Lending activity at agricultural banks across the country continued to decline in the first quarter of 2017. A report from the Federal Reserve Bank of Kansas City says economic conditions in the farm sector are still weak, so borrowers and lenders have worked together to make adjustments in financing agricultural production across America. Ag lenders are making more adjustments to loan terms because of heightened risk in the ag sector. For example, the report says revenues from agricultural production are expected to decline again in 2017. Farm incomes from corn, soybeans, wheat, and cattle, are expected to drop by five percent compared to 2016. Some producers are making adjustments in the cost of their inputs when they can. The reduced amount of producer spending likely has contributed to reductions in the volume of new farm loans. The overall volume of non-real estate farm loans in the first quarter of this year dropped 16 percent from 2016.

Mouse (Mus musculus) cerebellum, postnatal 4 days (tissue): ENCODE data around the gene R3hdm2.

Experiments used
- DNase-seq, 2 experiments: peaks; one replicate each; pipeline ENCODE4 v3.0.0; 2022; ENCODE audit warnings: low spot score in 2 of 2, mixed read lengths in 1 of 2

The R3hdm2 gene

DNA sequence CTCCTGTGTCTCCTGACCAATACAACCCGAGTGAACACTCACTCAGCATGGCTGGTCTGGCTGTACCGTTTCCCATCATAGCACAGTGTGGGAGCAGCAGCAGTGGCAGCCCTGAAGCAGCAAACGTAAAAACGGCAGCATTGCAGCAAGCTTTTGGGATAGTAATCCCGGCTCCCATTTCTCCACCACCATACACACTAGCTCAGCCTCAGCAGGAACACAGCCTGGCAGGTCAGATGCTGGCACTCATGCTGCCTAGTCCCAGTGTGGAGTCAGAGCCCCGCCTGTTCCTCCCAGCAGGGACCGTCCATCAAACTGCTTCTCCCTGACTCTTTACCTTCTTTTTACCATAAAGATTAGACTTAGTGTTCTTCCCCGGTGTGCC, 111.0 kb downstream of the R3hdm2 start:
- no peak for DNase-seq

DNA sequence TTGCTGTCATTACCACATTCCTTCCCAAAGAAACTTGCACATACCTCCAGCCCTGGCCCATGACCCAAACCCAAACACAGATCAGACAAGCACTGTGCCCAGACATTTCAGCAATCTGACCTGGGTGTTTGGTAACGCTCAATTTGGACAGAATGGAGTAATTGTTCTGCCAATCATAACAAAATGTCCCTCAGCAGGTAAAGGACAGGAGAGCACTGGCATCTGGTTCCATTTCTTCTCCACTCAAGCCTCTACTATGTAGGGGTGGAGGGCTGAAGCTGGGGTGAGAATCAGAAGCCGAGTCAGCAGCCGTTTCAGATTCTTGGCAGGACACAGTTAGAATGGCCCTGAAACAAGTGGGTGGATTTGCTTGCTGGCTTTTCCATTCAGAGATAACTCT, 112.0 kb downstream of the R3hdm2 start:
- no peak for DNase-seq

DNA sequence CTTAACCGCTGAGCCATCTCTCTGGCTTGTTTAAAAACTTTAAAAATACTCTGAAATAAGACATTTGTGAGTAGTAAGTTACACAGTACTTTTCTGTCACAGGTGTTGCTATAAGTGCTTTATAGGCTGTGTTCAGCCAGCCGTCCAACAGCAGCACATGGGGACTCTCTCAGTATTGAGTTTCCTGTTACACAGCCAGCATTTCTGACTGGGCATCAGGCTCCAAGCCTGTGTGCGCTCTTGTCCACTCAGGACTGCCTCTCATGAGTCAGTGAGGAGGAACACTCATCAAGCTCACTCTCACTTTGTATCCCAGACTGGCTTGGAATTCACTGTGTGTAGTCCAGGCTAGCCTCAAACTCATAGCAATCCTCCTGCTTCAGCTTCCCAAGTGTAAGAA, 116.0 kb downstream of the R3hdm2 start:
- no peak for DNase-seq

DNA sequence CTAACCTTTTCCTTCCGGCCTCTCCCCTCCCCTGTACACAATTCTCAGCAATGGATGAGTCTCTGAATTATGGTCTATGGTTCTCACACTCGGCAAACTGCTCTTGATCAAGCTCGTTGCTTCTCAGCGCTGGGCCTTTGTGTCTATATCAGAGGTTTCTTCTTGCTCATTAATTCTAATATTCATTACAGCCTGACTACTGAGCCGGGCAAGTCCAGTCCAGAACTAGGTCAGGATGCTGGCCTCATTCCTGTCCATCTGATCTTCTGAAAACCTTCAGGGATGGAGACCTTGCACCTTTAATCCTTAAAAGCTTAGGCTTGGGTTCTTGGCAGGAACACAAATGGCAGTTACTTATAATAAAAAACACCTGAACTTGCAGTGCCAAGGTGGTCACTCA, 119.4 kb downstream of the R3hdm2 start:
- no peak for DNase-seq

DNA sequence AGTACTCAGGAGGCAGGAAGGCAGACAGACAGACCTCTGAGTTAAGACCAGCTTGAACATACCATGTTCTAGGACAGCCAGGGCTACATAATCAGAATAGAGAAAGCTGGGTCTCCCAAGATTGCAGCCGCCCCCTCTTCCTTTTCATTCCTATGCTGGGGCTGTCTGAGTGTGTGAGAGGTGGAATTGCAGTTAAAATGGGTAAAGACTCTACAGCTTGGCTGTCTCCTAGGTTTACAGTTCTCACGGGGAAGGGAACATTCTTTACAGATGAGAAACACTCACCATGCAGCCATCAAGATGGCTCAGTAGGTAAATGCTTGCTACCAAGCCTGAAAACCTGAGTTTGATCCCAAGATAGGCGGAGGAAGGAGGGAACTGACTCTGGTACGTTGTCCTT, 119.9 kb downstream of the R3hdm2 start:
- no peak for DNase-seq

The Survey of Terms of Bank Lending to Farmers showed the decrease in the first quarter as the sixth consecutive year-over-year decline in the volume of new non-real estate farm loans and followed a significant drop in the fourth quarter of 2016.
Source: NAFB News Service